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Earth Space Science

Odds Favor Discovery of Earth-Like Exoplanet in 2013 90

Earth-like exoplanets have gotten a lot of attention in the last few years; it's exciting to think that there's life — or even just life-sustaining conditions — on planets other than Earth, whether near by (on Mars) or much farther away (orbiting Vega). Projects like NASA's Kepler, and the ground-based HARPS, attempt to spot planets outside our solar system of all kinds. These exoplanet discoveries have been ramping up lately, and so has sorting of the discovered planets by size and other characteristics; the odds are looking good, say astronomers quoted by, that an Earth-like planet will be found this year. Abel Mendez runs the Planetary Habitability Laboratory at the University of Puerto Rico at Arecibo, and UC Berkeley astromer Geoff Marcy looks for planets as part of the Kepler team; they explain in the article why they think 2013 is an auspicious one for planet hunters.
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Odds Favor Discovery of Earth-Like Exoplanet in 2013

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  • by SternisheFan ( 2529412 ) on Sunday December 30, 2012 @10:16AM (#42425857)
    The impossible is just something that hasn't been done yet. When I was a kid, walking on the moon was 'impossible', never going to happen. Now, mayhap the human race is stuck in this solar system for the next 10,000 years or so, it may be we'll never get out. Still leaves lots to do and explore and colonize.

    OTOH, ya' never know. Some theory that's still relegated to the sci-fi class might get proven doable, warping space-time and "riding the wave" looks to be possible. Or,aliens could land and gift faster than life travel to us (if we prove 'worthy' of it, or we could beat 'em up and take it from them!).

    Today we have 'impossible' Star Trek tech in our pockets. And amazing tech is coming down the pike in our near future. But to say "it's never gonna' happen", IMO, is a rather short sighted opinion, not unlike past pessimists who couldn't see past their own closed off reality.

  • by dkleinsc ( 563838 ) on Sunday December 30, 2012 @12:39PM (#42426457) Homepage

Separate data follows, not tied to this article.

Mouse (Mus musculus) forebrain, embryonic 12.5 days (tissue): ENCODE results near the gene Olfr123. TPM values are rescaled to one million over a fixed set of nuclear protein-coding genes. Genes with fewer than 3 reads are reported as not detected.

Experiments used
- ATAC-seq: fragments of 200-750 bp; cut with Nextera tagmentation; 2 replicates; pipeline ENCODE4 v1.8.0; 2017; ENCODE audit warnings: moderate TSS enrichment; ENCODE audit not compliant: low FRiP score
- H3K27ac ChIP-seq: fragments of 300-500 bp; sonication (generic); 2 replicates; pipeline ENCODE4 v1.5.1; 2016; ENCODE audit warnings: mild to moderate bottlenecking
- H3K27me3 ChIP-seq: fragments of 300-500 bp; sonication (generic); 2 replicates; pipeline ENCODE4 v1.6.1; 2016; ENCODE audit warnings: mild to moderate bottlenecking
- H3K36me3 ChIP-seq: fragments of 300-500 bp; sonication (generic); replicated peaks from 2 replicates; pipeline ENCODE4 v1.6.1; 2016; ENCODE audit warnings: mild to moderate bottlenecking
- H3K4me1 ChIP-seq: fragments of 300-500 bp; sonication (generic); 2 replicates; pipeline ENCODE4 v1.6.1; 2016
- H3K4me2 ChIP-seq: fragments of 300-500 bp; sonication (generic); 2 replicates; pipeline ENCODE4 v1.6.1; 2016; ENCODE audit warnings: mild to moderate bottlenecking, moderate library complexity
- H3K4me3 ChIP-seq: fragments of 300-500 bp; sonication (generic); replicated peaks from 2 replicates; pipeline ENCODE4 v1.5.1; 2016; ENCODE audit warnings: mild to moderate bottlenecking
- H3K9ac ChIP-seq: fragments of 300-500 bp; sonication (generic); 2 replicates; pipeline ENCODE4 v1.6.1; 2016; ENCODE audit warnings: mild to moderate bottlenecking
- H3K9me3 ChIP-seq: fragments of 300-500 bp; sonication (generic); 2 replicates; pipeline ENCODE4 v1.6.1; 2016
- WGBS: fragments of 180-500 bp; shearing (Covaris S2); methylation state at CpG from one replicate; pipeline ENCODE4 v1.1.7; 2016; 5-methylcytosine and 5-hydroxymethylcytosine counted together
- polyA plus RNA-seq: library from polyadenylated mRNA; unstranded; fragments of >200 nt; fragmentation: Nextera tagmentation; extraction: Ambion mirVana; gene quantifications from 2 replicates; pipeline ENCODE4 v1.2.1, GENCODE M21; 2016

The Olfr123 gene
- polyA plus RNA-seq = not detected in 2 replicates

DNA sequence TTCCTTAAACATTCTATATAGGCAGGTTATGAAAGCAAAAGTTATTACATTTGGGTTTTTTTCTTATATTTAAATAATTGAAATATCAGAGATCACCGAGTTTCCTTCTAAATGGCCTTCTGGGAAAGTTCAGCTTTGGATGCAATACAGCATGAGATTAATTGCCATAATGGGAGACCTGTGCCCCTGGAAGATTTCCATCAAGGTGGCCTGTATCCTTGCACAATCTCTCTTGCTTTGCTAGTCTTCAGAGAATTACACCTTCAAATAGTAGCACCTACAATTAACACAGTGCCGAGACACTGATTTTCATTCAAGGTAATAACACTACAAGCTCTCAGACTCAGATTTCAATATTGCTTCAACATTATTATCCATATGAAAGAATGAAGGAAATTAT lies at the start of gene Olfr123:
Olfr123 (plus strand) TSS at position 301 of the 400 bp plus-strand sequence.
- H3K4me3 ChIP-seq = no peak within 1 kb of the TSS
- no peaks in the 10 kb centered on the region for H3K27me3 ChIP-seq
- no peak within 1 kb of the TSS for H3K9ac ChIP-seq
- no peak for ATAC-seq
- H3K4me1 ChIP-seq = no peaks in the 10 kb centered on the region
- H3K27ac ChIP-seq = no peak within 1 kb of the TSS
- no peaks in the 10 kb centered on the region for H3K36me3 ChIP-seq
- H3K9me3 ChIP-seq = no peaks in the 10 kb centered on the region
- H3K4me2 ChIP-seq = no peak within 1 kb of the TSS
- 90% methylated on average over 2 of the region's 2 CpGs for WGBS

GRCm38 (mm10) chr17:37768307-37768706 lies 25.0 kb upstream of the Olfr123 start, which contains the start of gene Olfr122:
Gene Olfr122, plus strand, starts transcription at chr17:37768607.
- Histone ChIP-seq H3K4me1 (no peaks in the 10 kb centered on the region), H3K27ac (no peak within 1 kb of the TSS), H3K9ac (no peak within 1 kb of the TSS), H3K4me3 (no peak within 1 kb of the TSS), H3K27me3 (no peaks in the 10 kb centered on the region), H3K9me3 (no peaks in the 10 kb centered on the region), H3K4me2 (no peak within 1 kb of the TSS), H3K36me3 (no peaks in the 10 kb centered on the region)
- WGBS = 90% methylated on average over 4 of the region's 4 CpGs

Actually, we have no idea how tilted the odds are against life. What we do know:
    - On the conditions that existed on Earth in its early history, forming organic compounds was more-or-less inevitable.
    - Life exists on Earth under really unusual conditions, like highly acidic underground lakes.
    - There's some evidence (but no conclusive proof) of there once having been microbes on Mars.

    It's quite possible life is rare. It's also quite possible life is common. We simply have no way of knowing one way or the other right now.

  • by meetpi ( 2776369 ) on Monday December 31, 2012 @04:34AM (#42431209)

    There are actually a few ways that planets are detected. The dimming of the star as a planet passes in front of it is one method. This only works if the planet passes exactly between us and the star while we're looking. This can only happen is the planetary system is aligned the right way (more or less side-on) to us. It also tends to favour detecting larger planets with fast orbits (an alien looking at our solar system would have to wait one year to see the Earth pass the sun twice, and decades for some of the outer planets).

    Another method is to detect the 'wobble' of the star as its planets orbit it. Even though stars are very big and their planets very small, the gravity of planets orbiting a star does pull the parent star around a little, and we can detect that. This tends to favour bigger planets that are orbiting close to the host star as well.

    Another is to look for microlensing effects (as an object with a large mass, like a planet, passes in front of a star it can act like a lens, bending the light and causing a brightening effect on background stars). Again, this is biased towards larger planets.

    To answer your question, though, in principle, if the planet that's passing in front of the star is very bright it would throw off calculations. However, for it to have enough an an effect to be noticeable it'd have to be very bright, because stars are VERY bright. A planet covered in street lights would still be essentially black when compared to the light emanating from its host star, and eve if it were covered with lava, the lava glow wouldn't make much of a difference, either.

    In fact, if you think about it, a really bright planet would be even more detectable. The problem with seeing planets orbiting their stars is that their stars are so bright, the planets get lost in the glare of their star. If a planet was bright enough to throw off the calculations, it might be bright enough to be seen!

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